Chapter 13 – Debt Reorganization
Use Chapter 13 to Save Your Property and Income
Protect Your Home, Vehicles, Business and Income
People are surprised to find out about their Chapter 13 option. Unlike a Chapter 7, many people “rewrite” contracts for vehicles, tools, mobile homes and business equipment. Instead of giving up your home, a Chapter 13 plan could allow you to keep it, despite a delinquency. Even better, many homeowner can discharge their second mortgages or equity loans. While the Chapter 13 plan requires a 36 – 60 month commitment, the financial benefit is worth it. For a detailed analysis of how a Chapter 13 can help you, contact Attorney Fragel for a free phone consultation.
Reasons for Filing Chapter 13
- Mortgage payments can be brought current.
- Stop foreclosure sales (Sheriff’s Sale).
- Cancel Second Mortgages – equity loans.
- Vehicle and mobile home payments can be lowered.
- If your income is too high for a Chapter 7, you qualify for a Chapter 13.
- Pay state and federal taxes back without penalties.
Advantages to a Chapter 13
Mortgage Foreclosures and Sheriff’s Sales are Stopped
These are stopped, and you keep your home, if the bankruptcy is filed any time before the sheriff’s sale (i.e. the foreclosure publication date). The past due payments are then paid over a period of up to 60 months. By the end of your plan, your mortgage is current, and any increase in value and equity is yours to keep. You never lose possession of your home unless you chose to do so.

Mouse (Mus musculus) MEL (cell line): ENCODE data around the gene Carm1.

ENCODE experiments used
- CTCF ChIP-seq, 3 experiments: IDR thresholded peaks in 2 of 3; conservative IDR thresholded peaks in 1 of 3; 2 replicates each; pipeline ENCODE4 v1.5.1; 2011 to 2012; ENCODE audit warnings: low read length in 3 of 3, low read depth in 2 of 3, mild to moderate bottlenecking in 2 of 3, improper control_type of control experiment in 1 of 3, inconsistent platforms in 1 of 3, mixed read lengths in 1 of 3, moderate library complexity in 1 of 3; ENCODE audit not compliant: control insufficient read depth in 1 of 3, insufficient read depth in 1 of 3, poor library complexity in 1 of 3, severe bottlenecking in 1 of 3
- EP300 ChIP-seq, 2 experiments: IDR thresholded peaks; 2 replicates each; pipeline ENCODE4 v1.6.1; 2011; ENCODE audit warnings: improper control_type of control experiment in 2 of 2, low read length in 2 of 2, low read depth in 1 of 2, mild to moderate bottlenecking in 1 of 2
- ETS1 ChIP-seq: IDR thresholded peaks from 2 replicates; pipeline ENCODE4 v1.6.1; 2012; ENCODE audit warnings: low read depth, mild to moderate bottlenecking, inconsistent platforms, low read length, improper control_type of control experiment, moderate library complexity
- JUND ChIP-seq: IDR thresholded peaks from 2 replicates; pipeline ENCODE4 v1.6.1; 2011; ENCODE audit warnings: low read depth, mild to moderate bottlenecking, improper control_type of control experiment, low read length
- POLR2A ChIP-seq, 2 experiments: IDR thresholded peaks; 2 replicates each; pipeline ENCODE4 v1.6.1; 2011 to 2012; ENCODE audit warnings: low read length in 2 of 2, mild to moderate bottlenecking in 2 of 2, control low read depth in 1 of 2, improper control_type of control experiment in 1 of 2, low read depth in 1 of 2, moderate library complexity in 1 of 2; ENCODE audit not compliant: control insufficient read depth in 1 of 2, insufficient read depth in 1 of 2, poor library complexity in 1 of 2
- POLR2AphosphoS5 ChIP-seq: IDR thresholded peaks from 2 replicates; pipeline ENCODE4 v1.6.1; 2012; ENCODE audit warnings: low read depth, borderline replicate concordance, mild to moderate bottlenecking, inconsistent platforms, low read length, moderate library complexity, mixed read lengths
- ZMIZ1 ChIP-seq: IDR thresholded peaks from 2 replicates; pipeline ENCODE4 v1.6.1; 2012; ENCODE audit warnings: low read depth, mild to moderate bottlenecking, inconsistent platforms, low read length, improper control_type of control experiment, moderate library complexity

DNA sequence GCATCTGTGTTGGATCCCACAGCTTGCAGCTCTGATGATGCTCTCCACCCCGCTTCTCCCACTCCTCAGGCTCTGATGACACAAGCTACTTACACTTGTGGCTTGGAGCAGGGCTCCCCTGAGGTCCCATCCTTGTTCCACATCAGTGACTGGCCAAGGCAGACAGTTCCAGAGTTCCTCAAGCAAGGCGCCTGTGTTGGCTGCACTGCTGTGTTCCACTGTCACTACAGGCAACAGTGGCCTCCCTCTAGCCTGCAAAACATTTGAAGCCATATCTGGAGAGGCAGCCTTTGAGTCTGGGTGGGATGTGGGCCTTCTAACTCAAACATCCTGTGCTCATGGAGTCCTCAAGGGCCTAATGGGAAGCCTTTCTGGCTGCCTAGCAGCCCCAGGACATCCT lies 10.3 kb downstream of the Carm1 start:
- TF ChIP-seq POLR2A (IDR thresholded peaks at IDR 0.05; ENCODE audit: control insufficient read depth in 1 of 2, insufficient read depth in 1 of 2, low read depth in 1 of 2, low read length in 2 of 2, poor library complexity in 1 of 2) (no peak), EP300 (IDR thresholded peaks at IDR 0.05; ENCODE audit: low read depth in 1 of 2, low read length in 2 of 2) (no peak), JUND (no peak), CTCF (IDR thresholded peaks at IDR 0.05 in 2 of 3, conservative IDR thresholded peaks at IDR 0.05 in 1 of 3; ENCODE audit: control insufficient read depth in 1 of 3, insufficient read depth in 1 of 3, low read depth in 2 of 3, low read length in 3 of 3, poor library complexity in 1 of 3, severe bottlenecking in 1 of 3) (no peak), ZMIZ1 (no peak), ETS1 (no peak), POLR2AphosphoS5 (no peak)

Discharge Your Second Mortgage
If your first mortgage balance is higher than the value of your home, then the second mortgage can be discharged in a Chapter 13. By eliminating the second mortgage payment, it is possible for many Debtors to keep their home where they would otherwise be unable to afford it.
Vehicle Repossessions are Stopped
If the bankruptcy is filed anytime before the repossession, the Court issues an Ordered prohibiting, or making it illegal to repossess your property. If you maintain your Chapter 13 payments, the Order stays in effect, and you keep your property.
The Court issues an Order which makes it illegal for creditors to garnish your wages or bank account. By stopping the wage garnishment, you free up money to pay mortgages and vehicle payments in a Chapter 13 plan.
Reduced Car or Manufactured Home Payments
In Chapter 13, your pay the Creditor only the value of the vehicle or manufactured home. The interest rate is also lowered. For example, let’s say you owe $15,000 on a vehicle worth $5,000. Your monthly payment is $450 and your interest rate is 9.0 APR. You would keep the vehicle, pay the creditor $5,000 at 5% APR at $149.00 per month for 36 months. Once the $5,000 is paid, the creditor must release their lien.
Reduce Equipment or Tool Loans
Instead of paying the full contract balance, you pay only the value of the tools or equipment, plus a reasonable interest rate. If these payments are made as promised, then you own the property at the end of your Chapter 13 plan.
Protect the Co-Signer
If a valued friend or relative is a co-signer, the Chapter 13 will protect them from creditor harassment.
Patrick has been a Bankruptcy Lawyer in Traverse City and the surrounding areas for more than 20 years. You can rely on his knowledge of the Bankruptcy law to protect your property and income. If you are considering Chapter 7 or Chapter 13 bankruptcy, call Patrick for straight answers 800.468.7004.
Attorney Patrick S. Fragel – Over 2,500 Successful Cases
Call Today to Discuss Your Bankruptcy Options